Junior Hunter McIntosh is an African American athlete and leader. He’s broken records, won over half a dozen awards and honors in just two and half years and has become known as a leader on the court. However, his leadership goes beyond basketball. Serving on the Black Student Union Board, McIntosh has been able to serve as an athlete liaison, seeing firsthand the culture surrounding race at Elon. 

This interview has been edited for clarity.

Over my last four years here, I've seen policies and changes to the curriculum take place to encourage D.E.I trainings and just improve the culture on campus in general, but obviously, as a white person, I don't really see those impacts on campus. Have you over your past three years, seeing these policies, seeing these changes, impact the culture on campus in any way, shape or form?

I would say at least policy wise, especially last summer, there was a lot of events that within America kind of opened some eyes. So, I felt like, personally, Elon’s response to it, I felt like they got ahead of it … Actions wise, day to day, I would say maybe not much has changed but at least at Elon I feel comfortable being able to express my feelings, my thoughts.”

Is there anything that you would like to see changed specifically at Elon?

“There's tons of different groups, tons of different communities, whether it's fraternities, sororities or on campus groups or clubs, I'd probably like to see a lot more mixing of those. I feel like every group or something has something to offer … I feel like just as people, we have a lot more similarities than differences. Sometimes it happens naturally, but sometimes you need to have spaces and stuff where different types of groups and communities can come together.”

Do you know how we as a community start that process? 

I think you want to do it more naturally, more organic, so it's not forced upon each other. I think initially, maybe just kind of informal things like a food gathering or a picnic or something where it's kind of a little less [formal], it doesn't feel as forced upon people to connect with others. I think that's where the best kind of genuine relationships are formed.”

Can you talk about the team and your message as a team?

As a team we feel like we have a voice. People kind of gravitate toward our team and want to watch us and watch us compete, but we also know it's bigger than basketball. Life is bigger than basketball. So any point where we feel like we could take a stance against injustice, take a stance against racism, stuff like that, we want to be able to do that.”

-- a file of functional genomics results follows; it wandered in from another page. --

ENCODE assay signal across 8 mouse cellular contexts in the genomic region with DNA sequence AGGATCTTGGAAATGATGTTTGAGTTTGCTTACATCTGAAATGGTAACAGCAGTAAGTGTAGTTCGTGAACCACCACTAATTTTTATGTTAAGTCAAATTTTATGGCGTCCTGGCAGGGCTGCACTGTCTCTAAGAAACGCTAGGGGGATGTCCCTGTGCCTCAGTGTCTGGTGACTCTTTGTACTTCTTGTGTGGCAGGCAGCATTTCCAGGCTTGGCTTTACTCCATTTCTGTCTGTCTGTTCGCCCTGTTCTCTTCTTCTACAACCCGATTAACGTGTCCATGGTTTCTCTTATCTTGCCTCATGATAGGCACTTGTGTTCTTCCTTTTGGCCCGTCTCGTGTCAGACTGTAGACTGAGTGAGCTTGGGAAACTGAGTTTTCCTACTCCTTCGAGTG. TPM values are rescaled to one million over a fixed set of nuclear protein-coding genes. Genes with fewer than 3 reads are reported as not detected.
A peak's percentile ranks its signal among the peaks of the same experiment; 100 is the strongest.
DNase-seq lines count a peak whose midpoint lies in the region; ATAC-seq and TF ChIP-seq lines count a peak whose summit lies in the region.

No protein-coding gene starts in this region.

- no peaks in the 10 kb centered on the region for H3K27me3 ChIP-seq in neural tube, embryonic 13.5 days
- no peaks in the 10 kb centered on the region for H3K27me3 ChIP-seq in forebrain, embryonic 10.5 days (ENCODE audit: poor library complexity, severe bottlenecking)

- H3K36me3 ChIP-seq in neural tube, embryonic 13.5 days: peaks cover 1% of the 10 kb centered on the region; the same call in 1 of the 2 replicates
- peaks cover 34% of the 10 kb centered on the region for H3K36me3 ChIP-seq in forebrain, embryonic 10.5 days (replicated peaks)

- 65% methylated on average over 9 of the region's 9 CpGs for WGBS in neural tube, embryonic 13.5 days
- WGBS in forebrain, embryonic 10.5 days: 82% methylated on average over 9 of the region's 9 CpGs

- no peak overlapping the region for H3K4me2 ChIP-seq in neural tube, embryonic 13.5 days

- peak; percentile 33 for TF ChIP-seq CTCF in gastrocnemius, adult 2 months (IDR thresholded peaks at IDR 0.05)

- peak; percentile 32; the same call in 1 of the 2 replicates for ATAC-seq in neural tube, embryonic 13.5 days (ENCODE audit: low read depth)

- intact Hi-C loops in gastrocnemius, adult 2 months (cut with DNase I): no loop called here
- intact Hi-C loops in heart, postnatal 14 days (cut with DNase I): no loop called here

Has anything similar to [the meeting with all of athletics about racism] happened since last year? Or has it been on you guys to continue that message of last summer through into this year as well?

I think the onus is on us as players and students to continue that message … The responsibility weighs on us a little more, but I kind of don't see that as a problem. I think that we are the ones who are pushing the narrative forward, and I feel like it's important that the ball should be in our court. If you want to take responsibility of pushing this university forward, it's going to start with the students.”

I do want to ask if you feel any pressure, not only as a Black man, but also as a student athlete, do you ever feel that you're kind of getting double stereotyped from both of those identities?

You can get a sense where other students might have other preconceived notions as an athlete about what type of person you are. I feel like that's just unfair sometimes. We love basketball, but we all have different interests outside of sports … kind of being an African American male on campus, there is society's pressure on yourself not just to be able to come here and perform on the court, but off the court, how you carry yourself. There's obviously moments, you're already a minority on campus, you already stick out a little bit whether it's in classrooms, or just walking around campus … I don’t want to say that it's a pressure that is harmful in a sense, but I feel like it can be overwhelming at some points.”

As a campus, what can we do to start to improve relationships with each other, relationships with the outside community, how do we start to make those connections?

Any genuine connection, it comes down to just trust and belief. When you want to start new relationships, it's going to be uncomfortable at first, it's going to be something challenging, but I think a little effort could go a long way … Just keep showing up, I think that's just really the biggest thing. If you're uncomfortable in another group’s space, obviously you're welcome, just keeps showing up. It's not going to be the most fun sometimes, but over time when you're growing in a relationship, that's where the real, genuine stuff happens … Put your pride to the side. I think sometimes, it can be like, ‘alright, this is my way or my way of thinking,’ but I think if you accept that's how this person thinks or this is how they feel and you genuinely try to understand that and just be open to it. It's tough sometimes, but I think if you really put the extra effort in there, it will go a long way.”